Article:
Some time ago we blogged
about a lawsuit commenced by several condo owners in New
Jersey against their condominium association after it instituted rules that
restricted mixed-gender swimming in the association’s pool.
Approximately two-thirds of
the condo residents are Orthodox Jews, whose faith prohibits men and women
from bathing together. In order to accommodate the religious residents, the
condominium association implemented rules that allow mixed-gender swimming
only on Saturdays (which is the Jewish Sabbath and a day when the religious
residents would not be using the swimming pool), and for two hours daily on
the other days between 1:00 pm and 3:00 pm. For the balance of the week, time
periods were allocated for separate men only and women only usage of the
pool, 32.5 hours for men and 33.5 hours for men. However only 3 ½ hours were
allocated for women on weeknight evenings, while 16 ½ hours were allocated
for men on weeknight evenings. This detrimentally affected women who were
employed during the day. In addition, the entire period from 4:00 pm onwards
on Fridays was allocated to men. The condominium association tried to justify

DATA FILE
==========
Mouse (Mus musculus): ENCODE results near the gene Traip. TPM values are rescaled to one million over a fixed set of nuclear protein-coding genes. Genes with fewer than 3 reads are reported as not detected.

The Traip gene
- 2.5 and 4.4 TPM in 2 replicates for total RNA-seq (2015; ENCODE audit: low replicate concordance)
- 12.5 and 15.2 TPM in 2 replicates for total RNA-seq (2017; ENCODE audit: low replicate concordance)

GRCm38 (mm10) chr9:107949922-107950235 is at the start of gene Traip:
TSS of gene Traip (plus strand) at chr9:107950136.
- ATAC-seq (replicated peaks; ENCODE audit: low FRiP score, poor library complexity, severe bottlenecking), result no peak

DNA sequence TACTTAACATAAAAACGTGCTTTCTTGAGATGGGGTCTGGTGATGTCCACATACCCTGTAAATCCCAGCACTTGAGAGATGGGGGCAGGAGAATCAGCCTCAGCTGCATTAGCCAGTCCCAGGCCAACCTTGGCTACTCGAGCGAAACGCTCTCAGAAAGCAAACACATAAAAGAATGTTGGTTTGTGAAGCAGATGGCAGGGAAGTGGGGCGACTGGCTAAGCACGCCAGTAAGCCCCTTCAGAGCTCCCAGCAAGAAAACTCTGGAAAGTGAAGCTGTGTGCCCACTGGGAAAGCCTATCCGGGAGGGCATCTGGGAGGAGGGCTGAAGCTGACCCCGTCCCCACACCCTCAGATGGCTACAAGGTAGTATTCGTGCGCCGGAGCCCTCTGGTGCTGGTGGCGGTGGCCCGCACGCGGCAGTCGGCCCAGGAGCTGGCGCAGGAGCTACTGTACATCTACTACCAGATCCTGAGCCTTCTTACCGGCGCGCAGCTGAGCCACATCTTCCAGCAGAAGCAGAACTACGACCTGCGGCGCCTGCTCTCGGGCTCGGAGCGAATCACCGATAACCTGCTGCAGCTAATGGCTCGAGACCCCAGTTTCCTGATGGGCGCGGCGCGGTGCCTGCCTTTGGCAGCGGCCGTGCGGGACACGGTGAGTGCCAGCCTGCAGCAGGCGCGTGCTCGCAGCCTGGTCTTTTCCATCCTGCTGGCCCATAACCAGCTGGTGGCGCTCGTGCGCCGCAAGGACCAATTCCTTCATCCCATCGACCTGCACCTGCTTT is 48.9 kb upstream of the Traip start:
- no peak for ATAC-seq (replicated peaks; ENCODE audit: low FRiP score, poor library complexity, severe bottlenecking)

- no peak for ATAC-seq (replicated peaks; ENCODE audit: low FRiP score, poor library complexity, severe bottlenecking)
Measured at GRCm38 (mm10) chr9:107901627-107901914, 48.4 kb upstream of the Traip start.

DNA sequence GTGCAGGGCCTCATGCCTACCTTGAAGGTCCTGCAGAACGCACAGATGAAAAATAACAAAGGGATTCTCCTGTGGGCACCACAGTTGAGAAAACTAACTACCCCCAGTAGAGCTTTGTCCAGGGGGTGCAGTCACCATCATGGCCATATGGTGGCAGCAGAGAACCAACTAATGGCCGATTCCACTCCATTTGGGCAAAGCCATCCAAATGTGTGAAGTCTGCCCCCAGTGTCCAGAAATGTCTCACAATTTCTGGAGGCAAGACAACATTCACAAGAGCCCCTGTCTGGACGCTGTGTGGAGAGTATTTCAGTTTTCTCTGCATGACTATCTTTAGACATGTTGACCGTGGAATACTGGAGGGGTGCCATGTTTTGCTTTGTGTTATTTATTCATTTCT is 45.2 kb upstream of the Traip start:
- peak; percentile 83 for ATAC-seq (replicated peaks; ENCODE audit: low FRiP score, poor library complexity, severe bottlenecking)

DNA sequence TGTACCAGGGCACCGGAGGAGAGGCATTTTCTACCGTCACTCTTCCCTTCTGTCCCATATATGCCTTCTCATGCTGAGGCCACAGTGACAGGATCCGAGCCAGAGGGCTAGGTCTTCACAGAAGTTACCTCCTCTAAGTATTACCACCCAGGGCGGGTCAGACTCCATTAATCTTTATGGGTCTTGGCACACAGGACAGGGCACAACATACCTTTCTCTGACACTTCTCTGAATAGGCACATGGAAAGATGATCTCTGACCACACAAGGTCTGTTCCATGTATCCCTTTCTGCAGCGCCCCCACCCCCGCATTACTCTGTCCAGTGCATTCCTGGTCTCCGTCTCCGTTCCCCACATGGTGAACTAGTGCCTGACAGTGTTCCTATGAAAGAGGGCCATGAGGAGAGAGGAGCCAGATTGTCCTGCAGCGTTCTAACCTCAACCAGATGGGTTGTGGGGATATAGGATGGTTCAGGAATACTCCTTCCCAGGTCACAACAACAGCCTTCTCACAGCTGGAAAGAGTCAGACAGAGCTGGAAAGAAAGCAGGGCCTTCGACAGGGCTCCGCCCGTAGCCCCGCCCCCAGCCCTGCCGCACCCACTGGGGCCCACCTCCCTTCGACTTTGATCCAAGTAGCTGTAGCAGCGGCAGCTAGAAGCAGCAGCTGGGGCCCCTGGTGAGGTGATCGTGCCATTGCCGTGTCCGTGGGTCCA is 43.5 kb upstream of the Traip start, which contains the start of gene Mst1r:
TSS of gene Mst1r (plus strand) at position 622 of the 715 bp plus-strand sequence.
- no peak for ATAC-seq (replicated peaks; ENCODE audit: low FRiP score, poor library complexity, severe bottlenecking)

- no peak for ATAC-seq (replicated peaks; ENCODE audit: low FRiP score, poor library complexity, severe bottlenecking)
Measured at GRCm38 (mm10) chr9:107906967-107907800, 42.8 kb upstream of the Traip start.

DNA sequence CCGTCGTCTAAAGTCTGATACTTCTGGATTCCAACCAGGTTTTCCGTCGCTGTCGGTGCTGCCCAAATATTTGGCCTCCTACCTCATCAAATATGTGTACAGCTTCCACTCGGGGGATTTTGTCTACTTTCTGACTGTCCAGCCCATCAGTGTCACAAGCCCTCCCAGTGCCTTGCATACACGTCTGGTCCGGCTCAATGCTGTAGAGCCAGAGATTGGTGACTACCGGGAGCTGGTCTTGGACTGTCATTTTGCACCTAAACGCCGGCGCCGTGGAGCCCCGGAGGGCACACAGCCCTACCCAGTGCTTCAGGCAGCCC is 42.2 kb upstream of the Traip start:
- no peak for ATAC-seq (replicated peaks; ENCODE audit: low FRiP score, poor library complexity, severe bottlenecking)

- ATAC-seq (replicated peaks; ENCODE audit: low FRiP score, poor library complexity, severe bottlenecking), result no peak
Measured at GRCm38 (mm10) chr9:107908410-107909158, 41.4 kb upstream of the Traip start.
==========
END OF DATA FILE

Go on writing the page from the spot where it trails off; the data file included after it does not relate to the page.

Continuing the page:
this disparity on the basis that Orthodox women would be busy on Friday
afternoons preparing for the Sabbath.
The plaintiff owners claimed
that the pool rules were discriminatory and in contravention of the federal
Fair Housing Act and the New Jersey Law Against Discrimination. They
commenced the lawsuit after they were fined by the association for swimming
during the hours reserved for the opposite sex.
In January a judge ruled that
the separate swim hours were not discriminatory as they applied to both
sexes. However, that decision was overturned by the U.S. Court of Appeals for
the Third Circuit. The Appeals
Court determined that although approximately an equal number
of hours were allocated to each sex, the rules discriminated against women as
only 3 ½ hours were allocated for women on weeknight evenings, while 16 ½
hours were allocated for men on weeknight evenings.
It is interesting to note
that the Court did not rule that the implementation of separate swimming
hours for men and women for religious reasons was in itself discriminatory.
While theses rules were implemented for religious reasons pertinent to
Orthodox Jews, they applied to all of the residents regardless of their
religious beliefs. As a result, some freedoms of the non-religious residents
were curtailed in order to accommodate the religious beliefs of the majority
of the residents. On the other hand, if the condominium association did not
implement separate gender swimming hours, the failure to do so would have
curtailed the freedom of the religious owners to enjoy the pool while still
complying with their religious principles.